By Bob Marovich
A lot can happen in two years. Just ask Christon Gray.
In 2014, the Christian artist released his solo debut album, School of Roses. It caught the attention of Kirk Franklin, who signed Gray to his Fo Yo Soul Recordings/RCA label. On Friday, March 11, 2016, The Glory Album, Christon’s second solo album and first for his new label, hit the streets.
“The album is doing well,” Gray told the Journal of Gospel Music. “Kirk Franklin told me to be myself, to have the freedom to do what I want to do. His validation was very encouraging. He didn’t have much feedback other than he loved the record—that’s a great sign, right!?”
Gray is no stranger to music. He described his childhood household as a place “where if you sang flat in the shower, you would hear about it from the kitchen!”
His father, a classically trained pianist, was choir director at a prominent African American church in Columbus, Ohio, for 24 years. His mother, soprano Leigh Ann Gray, toured Europe with the Golden Gospel Singers. She was also part of the T. D. Jakes’ Woman Thou Art Loosed recording. “She can hit the Mariah Carey opera notes that break the glass!” Gray said. His grandmother was also classically trained and his brother is a writer.
Growing up in church, Gray was exposed to gospel artists such as Kirk Franklin, Richard Smallwood, Rev. Milton Brunson, the Winans, and Thomas Whitfield. “I was very attracted to the classical element that was added to gospel,” Gray explained, “but I was also a huge Stevie Wonder fan. Hall and Oates, Steely Dan, Elton John, Michael McDonald, Anita Baker. A lot of rich, soulful music. Then as I got into my early teenage years, I was introduced to hip hop.”
About his debut album, School of Roses, Gray said: “[Collision Records] was putting out albums like hotcakes. It was my turn on the label and I wanted to pull from a place of authenticity and vulnerability. I started writing that album right after my wife had our daughter.”
School of Roses reflects both his diverse musical palette and immersion in spirituality. “It was my way of trying to express how to love God through relationships,” he explained, “and how to love people by loving God more. The ‘School’ was the learning and the love was represented by the ‘Roses.’”
Upon its release, School of Roses received some criticism because it was musically and lyrically different. “I appreciate other opinions,” Gray said. “My job with that album was to remind Christians that we are human, and I knew that would cause a little bit of conflict. It’s an invitation to non-believers to see a very realistic, honest view of humanity and the need for a Savior, as opposed to a church that looks like it has it all together, which has probably set us back in history.”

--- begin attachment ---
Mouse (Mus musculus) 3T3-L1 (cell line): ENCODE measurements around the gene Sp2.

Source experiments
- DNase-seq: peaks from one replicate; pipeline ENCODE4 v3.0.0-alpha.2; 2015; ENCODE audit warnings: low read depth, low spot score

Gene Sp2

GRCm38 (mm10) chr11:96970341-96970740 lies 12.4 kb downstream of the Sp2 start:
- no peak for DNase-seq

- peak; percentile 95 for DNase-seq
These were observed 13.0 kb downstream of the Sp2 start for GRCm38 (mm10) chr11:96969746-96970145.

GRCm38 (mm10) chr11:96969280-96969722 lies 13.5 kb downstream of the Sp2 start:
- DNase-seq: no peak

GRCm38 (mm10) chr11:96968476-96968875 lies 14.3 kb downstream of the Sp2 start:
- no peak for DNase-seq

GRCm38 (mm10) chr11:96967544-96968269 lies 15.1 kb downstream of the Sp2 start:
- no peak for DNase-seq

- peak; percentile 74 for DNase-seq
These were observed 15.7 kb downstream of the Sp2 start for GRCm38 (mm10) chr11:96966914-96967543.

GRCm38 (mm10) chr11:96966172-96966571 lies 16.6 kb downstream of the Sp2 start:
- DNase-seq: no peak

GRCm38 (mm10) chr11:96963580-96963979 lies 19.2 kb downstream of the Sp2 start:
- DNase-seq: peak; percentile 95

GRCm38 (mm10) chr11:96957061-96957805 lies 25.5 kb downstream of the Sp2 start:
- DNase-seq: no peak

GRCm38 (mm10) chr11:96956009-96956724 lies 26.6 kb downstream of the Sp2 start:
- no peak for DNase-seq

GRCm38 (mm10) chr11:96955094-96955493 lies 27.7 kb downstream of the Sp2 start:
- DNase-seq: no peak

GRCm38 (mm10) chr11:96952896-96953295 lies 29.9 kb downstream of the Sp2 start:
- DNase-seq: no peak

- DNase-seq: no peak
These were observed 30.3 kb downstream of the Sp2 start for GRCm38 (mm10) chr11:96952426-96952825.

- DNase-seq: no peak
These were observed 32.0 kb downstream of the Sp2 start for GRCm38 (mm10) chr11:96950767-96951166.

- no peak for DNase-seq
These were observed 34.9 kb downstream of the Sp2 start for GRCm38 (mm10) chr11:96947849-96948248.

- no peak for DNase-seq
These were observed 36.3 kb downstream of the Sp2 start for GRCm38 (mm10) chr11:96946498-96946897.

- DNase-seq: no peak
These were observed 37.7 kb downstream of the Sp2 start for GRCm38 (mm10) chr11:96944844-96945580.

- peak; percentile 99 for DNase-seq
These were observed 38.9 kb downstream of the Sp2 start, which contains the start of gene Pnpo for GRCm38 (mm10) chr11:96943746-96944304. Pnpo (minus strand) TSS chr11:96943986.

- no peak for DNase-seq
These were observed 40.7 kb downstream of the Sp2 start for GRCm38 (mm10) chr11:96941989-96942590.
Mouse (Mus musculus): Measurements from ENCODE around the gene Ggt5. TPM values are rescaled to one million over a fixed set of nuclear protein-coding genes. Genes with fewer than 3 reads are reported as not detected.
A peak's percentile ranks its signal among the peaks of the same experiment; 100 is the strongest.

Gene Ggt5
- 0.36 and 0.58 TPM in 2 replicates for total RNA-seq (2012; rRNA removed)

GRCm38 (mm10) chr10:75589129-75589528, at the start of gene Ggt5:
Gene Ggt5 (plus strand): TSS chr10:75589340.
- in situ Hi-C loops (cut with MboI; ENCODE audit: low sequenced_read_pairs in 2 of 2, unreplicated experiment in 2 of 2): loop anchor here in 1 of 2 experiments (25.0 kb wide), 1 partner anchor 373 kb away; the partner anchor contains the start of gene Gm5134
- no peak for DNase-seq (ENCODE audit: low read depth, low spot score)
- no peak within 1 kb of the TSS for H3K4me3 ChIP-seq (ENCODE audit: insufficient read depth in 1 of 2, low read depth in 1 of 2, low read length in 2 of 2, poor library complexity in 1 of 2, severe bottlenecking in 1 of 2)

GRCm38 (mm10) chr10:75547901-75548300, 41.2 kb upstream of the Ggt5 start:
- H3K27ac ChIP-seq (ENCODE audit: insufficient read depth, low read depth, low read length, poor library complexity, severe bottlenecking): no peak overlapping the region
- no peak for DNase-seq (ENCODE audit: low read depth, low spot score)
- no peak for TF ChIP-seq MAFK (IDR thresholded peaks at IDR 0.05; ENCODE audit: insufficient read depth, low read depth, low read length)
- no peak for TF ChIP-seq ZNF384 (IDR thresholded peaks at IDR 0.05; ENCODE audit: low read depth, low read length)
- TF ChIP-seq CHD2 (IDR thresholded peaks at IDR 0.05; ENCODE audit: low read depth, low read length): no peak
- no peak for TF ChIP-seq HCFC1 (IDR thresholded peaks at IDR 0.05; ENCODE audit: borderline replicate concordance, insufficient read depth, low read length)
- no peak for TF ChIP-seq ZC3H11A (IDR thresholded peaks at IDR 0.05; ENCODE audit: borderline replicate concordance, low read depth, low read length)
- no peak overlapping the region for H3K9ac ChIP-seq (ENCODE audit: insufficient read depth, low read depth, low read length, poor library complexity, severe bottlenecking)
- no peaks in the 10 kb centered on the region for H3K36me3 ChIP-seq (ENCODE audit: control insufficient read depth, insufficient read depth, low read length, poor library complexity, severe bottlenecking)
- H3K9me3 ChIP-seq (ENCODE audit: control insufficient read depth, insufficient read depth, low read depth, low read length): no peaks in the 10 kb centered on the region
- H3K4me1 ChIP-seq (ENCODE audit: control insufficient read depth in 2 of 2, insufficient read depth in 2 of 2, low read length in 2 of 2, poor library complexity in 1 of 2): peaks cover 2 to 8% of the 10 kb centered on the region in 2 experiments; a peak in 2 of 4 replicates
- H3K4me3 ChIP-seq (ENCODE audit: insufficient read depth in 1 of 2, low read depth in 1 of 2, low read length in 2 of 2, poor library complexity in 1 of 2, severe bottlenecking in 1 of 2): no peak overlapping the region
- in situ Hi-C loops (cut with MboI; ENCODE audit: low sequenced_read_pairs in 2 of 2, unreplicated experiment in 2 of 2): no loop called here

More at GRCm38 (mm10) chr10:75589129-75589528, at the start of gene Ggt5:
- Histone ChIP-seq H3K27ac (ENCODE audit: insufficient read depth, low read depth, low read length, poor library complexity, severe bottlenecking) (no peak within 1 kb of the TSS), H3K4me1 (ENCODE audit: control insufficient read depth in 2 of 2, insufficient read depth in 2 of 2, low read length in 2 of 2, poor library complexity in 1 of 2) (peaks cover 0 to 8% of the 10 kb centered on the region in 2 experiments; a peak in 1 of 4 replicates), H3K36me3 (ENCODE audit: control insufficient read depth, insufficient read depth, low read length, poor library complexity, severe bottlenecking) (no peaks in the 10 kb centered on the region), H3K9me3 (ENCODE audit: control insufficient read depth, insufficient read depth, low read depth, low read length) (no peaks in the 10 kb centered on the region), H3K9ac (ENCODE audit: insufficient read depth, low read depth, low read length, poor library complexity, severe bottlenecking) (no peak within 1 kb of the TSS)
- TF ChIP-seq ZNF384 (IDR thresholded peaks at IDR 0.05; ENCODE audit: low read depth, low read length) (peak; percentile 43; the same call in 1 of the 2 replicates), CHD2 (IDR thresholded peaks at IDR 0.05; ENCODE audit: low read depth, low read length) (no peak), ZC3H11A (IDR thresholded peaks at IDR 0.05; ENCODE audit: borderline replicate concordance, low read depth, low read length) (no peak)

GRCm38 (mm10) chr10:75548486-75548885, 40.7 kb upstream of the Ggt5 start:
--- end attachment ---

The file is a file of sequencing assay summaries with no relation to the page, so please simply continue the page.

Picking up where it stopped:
He added: “Someone also told me I didn’t say Jesus on [School of Roses], and I didn’t even realize it. But the album was very Biblically-based, very Christian-based. Every song, every lyric was based on the Bible.”
Notwithstanding the critique, School of Roses debuted at #5 on Billboard’s R&B chart, and garnered attention from Kirk Franklin, who signed Gray to his FoYoSoul Entertainment/RCA label in June 2015. The first product of this collaboration is The Glory Album.
“School of Roses ended unanswered,” Gray said, “so The Glory Album is Chris is trying to pursue a higher level in relationship with God.”
Two songs on the new album sure to pique curiosity are “Blackmail (Black Male)” and “My Love Is Real.”
About “Blackmail (Black Male),” Gray explained: “The church is still one of the most segregated establishments on a Sunday, even throughout the week. We are supposed to be the leading answer to this racial injustice, so I wanted to bring this up by talking about an interracial couple who’s trying to learn how to love each other through this process and consider the generations ahead of us.”
“My Love is Real,” is an unapologetic love song to his wife. “I understand the danger that can come with glorifying the creation as opposed to the Creator,” Gray said. “But dive into books like Song of Solomon, and you will see how important the institution of marriage is in the body of Christ. Just listen to this record with your spouse and be glad that it is coming from a Christ perspective.”
Referencing his enthusiasm for Stevie Wonder, Gray said: “I’m hoping The Glory Album will be remembered as somewhat as a Songs in the Key of Life, or maybe [School of Roses and The Glory Album] together, since that was a double album!”
Christon Gray has already written eight songs for his third album and even has a title in mind.
He laughed. “I work pretty fast. It seems like a blessing and a curse sometimes, but I’ve got a lot to say, and I don’t know how much time I will have to say it.”
For more information, visit: www.christongray.com